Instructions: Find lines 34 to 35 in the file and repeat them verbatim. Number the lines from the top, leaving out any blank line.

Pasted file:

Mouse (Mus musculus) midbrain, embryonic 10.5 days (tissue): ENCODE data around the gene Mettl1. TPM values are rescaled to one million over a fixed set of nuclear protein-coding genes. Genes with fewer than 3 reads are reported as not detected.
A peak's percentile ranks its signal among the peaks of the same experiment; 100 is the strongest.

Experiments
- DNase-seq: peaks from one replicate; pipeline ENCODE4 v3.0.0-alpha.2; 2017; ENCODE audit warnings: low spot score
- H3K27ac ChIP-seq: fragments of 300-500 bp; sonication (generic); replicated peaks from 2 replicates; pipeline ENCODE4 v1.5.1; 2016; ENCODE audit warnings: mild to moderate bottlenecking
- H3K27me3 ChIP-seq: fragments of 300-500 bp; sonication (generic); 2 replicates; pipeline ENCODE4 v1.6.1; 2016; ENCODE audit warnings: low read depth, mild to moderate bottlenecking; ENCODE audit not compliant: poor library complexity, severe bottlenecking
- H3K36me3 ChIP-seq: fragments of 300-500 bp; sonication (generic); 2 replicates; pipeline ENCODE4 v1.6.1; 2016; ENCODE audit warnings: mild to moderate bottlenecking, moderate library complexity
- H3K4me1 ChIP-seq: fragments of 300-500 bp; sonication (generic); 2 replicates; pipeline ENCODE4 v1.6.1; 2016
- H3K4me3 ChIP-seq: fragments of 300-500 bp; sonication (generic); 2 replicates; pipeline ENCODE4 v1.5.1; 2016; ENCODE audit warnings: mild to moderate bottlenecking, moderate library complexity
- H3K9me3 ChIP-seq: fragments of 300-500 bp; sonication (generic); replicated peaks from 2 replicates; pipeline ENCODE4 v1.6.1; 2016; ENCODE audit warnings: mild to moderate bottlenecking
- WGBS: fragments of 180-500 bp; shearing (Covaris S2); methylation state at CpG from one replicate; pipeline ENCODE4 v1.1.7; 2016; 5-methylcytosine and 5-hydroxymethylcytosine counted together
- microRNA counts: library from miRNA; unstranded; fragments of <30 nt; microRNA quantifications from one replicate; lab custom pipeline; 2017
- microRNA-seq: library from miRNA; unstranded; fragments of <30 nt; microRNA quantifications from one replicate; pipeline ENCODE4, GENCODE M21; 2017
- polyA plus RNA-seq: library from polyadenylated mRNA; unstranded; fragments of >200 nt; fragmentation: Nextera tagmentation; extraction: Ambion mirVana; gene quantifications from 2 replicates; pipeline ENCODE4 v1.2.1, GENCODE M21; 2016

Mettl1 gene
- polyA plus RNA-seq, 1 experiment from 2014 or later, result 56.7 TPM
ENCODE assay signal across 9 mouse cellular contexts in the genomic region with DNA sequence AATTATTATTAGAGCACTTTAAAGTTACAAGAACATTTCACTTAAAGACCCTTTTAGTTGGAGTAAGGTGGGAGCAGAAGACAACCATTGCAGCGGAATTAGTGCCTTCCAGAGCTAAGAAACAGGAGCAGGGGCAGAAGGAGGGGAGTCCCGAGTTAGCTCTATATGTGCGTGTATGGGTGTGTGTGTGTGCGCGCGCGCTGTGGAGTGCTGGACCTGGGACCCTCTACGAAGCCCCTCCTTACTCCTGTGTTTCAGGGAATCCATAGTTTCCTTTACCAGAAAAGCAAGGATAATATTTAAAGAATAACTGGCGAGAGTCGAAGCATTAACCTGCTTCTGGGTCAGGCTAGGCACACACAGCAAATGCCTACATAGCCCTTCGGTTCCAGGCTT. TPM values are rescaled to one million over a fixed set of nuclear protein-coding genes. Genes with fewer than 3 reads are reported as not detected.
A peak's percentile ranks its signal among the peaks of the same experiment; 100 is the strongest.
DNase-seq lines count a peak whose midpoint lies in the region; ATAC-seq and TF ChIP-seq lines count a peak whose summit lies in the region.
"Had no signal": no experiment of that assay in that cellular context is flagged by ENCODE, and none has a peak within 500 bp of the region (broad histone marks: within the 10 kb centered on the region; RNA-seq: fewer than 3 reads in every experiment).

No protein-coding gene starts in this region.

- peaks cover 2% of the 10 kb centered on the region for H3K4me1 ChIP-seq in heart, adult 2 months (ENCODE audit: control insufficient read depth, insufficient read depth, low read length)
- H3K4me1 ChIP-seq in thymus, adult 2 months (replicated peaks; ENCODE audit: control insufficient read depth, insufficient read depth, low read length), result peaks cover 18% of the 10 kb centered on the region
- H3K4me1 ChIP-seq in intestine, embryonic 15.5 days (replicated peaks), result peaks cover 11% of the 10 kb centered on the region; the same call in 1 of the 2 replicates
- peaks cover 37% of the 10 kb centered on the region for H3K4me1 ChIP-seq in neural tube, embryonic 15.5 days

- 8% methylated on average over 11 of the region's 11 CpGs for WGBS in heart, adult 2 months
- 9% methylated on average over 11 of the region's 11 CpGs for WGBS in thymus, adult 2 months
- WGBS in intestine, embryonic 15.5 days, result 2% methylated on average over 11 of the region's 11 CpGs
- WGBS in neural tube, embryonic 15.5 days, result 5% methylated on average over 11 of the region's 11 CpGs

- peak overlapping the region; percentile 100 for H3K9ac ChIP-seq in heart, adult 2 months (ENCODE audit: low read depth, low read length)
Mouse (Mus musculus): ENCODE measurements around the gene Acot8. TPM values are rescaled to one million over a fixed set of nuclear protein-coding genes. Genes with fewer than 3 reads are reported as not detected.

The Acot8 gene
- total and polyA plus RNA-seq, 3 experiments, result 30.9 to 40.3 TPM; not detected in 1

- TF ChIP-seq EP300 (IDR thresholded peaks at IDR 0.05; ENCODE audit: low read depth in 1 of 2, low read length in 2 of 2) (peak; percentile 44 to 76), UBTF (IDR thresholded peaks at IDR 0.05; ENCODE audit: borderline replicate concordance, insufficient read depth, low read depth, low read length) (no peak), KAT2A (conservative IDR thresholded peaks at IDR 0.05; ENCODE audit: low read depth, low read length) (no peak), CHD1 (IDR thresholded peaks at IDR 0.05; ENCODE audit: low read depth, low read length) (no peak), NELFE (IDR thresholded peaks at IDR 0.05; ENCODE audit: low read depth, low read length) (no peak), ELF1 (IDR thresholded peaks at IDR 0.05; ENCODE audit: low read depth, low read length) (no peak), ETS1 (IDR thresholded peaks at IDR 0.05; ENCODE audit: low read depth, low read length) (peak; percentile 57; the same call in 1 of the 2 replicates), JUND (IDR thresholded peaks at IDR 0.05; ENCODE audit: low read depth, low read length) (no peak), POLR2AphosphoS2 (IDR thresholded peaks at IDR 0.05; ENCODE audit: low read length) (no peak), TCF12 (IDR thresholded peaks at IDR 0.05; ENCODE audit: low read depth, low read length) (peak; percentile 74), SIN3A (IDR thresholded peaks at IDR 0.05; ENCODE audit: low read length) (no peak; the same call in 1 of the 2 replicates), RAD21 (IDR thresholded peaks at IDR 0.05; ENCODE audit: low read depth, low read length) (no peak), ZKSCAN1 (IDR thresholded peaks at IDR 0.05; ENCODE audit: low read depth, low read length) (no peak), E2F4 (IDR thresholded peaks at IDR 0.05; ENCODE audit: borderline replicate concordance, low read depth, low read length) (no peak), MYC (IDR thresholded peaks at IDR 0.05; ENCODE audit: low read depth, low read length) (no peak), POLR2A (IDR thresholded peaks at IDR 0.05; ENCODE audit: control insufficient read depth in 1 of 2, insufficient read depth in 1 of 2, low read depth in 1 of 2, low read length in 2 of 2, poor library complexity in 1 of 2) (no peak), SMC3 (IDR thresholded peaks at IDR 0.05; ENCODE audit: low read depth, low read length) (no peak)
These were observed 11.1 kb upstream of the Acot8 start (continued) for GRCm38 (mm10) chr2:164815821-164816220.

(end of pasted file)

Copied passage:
- TF ChIP-seq EP300 (IDR thresholded peaks at IDR 0.05; ENCODE audit: low read depth in 1 of 2, low read length in 2 of 2) (peak; percentile 44 to 76), UBTF (IDR thresholded peaks at IDR 0.05; ENCODE audit: borderline replicate concordance, insufficient read depth, low read depth, low read length) (no peak), KAT2A (conservative IDR thresholded peaks at IDR 0.05; ENCODE audit: low read depth, low read length) (no peak), CHD1 (IDR thresholded peaks at IDR 0.05; ENCODE audit: low read depth, low read length) (no peak), NELFE (IDR thresholded peaks at IDR 0.05; ENCODE audit: low read depth, low read length) (no peak), ELF1 (IDR thresholded peaks at IDR 0.05; ENCODE audit: low read depth, low read length) (no peak), ETS1 (IDR thresholded peaks at IDR 0.05; ENCODE audit: low read depth, low read length) (peak; percentile 57; the same call in 1 of the 2 replicates), JUND (IDR thresholded peaks at IDR 0.05; ENCODE audit: low read depth, low read length) (no peak), POLR2AphosphoS2 (IDR thresholded peaks at IDR 0.05; ENCODE audit: low read length) (no peak), TCF12 (IDR thresholded peaks at IDR 0.05; ENCODE audit: low read depth, low read length) (peak; percentile 74), SIN3A (IDR thresholded peaks at IDR 0.05; ENCODE audit: low read length) (no peak; the same call in 1 of the 2 replicates), RAD21 (IDR thresholded peaks at IDR 0.05; ENCODE audit: low read depth, low read length) (no peak), ZKSCAN1 (IDR thresholded peaks at IDR 0.05; ENCODE audit: low read depth, low read length) (no peak), E2F4 (IDR thresholded peaks at IDR 0.05; ENCODE audit: borderline replicate concordance, low read depth, low read length) (no peak), MYC (IDR thresholded peaks at IDR 0.05; ENCODE audit: low read depth, low read length) (no peak), POLR2A (IDR thresholded peaks at IDR 0.05; ENCODE audit: control insufficient read depth in 1 of 2, insufficient read depth in 1 of 2, low read depth in 1 of 2, low read length in 2 of 2, poor library complexity in 1 of 2) (no peak), SMC3 (IDR thresholded peaks at IDR 0.05; ENCODE audit: low read depth, low read length) (no peak)
These were observed 11.1 kb upstream of the Acot8 start (continued) for GRCm38 (mm10) chr2:164815821-164816220.